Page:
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The Equality Act 2010 protects people from discrimination in the workplace and wider society. We advise on all areas of discrimination, specialising in complex Employment Tribunal proceedings and advising upon best practice in the workplace to ensure compliance with employment law.


What is discrimination?

There are a number of different stands to discrimination however each makes it unlawful to discriminate against employees or prospective employees on the grounds of a protected characteristic.


The protected characteristics set out in the Equality Act 2010 are as follows:




Gender reassignment

Marriage and civil partnership

Pregnancy and maternity


Religion or belief


Sexual orientation


Types of discrimination:

There are generally four types of discrimination:


Direct – where the employee is treated less favourably because of a protected characteristic;

Indirect – when a rule/policy puts an employee at a disadvantage compared to colleagues because of the protected characteristic and cannot be objectively justified;

Harassment – is unwanted conduct linked to a protected characteristic which has the effect of violating dignity or creating an intimidating, hostile, degrading, humiliating or offensive environment;

Victimisation – where the employee is subjected to detrimental treatment as a result of doing a “protected act”. An example of a “protected act” may be raising grievance concerns about discriminatory conduct.


Disability discrimination has two additional elements which are:


Discrimination arising from a disability – when there is unfavourable treatment because of a reason connected to the disability – often this is where there is a dismissal for disability related absence;

Failure to make reasonable adjustments – where a rule/policy or physical feature at work puts an employee at a disadvantage because of their disability an employer is obliged to make a reasonable adjustment to remove the disadvantage.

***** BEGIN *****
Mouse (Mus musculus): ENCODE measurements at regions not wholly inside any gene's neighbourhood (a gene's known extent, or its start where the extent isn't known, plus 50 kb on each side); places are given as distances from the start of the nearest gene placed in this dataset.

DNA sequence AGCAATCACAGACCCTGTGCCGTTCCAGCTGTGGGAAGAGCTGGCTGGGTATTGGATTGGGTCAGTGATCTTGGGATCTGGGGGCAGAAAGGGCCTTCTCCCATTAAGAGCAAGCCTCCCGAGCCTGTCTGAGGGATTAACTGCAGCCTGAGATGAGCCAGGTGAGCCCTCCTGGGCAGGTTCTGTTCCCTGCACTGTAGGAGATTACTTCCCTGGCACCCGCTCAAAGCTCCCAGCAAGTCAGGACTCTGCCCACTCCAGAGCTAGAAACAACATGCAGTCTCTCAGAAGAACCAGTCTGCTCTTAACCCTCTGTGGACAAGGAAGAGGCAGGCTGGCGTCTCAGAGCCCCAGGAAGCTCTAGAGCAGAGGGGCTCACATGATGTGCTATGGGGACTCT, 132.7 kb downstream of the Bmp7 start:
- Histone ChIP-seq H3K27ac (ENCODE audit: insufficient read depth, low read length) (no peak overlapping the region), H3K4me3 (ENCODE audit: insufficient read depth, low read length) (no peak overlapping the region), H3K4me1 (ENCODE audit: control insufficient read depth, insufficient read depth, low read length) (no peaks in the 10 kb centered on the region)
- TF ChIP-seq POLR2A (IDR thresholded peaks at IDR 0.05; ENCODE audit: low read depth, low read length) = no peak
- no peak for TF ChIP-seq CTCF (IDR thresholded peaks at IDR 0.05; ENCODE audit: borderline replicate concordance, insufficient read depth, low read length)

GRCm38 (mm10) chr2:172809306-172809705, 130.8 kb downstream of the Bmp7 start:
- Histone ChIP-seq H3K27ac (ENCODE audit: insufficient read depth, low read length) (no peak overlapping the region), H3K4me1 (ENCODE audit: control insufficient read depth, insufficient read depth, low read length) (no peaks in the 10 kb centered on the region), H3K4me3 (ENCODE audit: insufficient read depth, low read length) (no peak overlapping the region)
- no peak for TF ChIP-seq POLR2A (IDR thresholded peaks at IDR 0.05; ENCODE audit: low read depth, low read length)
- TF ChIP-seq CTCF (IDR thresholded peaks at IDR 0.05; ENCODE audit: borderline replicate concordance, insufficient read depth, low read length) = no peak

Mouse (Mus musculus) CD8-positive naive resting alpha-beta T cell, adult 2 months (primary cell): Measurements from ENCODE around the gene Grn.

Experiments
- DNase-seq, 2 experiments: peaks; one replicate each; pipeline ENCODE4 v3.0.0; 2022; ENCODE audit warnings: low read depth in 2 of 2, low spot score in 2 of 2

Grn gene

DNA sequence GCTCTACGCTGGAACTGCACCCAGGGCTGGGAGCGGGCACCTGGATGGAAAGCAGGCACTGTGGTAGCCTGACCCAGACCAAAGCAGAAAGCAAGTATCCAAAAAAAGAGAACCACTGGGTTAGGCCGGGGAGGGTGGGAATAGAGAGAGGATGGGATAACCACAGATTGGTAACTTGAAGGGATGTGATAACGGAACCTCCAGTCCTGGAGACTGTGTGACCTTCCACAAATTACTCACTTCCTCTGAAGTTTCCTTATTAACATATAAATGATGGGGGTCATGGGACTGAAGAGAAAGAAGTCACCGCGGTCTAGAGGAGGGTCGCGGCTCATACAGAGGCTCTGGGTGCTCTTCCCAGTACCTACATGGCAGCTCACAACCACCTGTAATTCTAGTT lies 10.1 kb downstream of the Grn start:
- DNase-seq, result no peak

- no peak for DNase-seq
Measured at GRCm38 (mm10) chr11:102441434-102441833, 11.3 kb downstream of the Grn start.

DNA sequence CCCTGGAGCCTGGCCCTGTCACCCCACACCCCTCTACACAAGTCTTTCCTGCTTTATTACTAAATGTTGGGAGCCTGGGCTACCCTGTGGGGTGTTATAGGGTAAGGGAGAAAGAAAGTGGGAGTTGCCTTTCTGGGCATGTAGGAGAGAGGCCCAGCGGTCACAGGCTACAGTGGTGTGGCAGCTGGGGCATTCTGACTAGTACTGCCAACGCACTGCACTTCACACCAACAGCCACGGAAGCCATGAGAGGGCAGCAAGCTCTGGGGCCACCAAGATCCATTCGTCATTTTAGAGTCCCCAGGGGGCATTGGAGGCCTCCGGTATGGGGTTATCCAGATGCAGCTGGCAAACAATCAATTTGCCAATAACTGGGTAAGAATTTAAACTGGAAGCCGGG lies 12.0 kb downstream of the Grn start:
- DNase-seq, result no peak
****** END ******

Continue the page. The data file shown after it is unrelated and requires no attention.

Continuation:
In addition to loss of earnings calculated in the same manner as an unfair dismissal claim a successful discrimination claim may also provide the following remedies:


Injury to feelings award – this will be assessed based upon the seriousness of the employers conduct and the impact it has had on the employee. There are three bands ranging from £600 to £30,000, although the £30,000 can be exceeded in exceptional circumstances.

Declaration – a Tribunal may make a declaration that you have been discriminated against; and

Recommendation – the Tribunal may be required to implement certain changes in the workplace such as training or put adjustments in place.


Time Limits:

The time limits for claims for discrimination claims, are similar to those for unfair dismissal save that the employee will have a period of only 3 months from the act of discrimination complained about. This may not be a dismissal and as such there may be a need to commence Employment Tribunal proceedings whilst still employed.


Free Assessment:


Employees - please click below if you believe you have been discriminated against and we would be happy to contact you to discuss further:

Employee Free Discrimination Assessment Form


Employers - if you are facing the prospect of facing a claim of discrimination or require advice on discrimination issues within the workplace please click on the link below and we will contact you to discuss further:

Employer free assessment form
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Craig specialises in employment law. He is experienced in both litigation and non-contentious employment matters.
Louise heads up our employment team having specialised in employment law for more than 15 years advising on a broad spectrum of both contentious and n...
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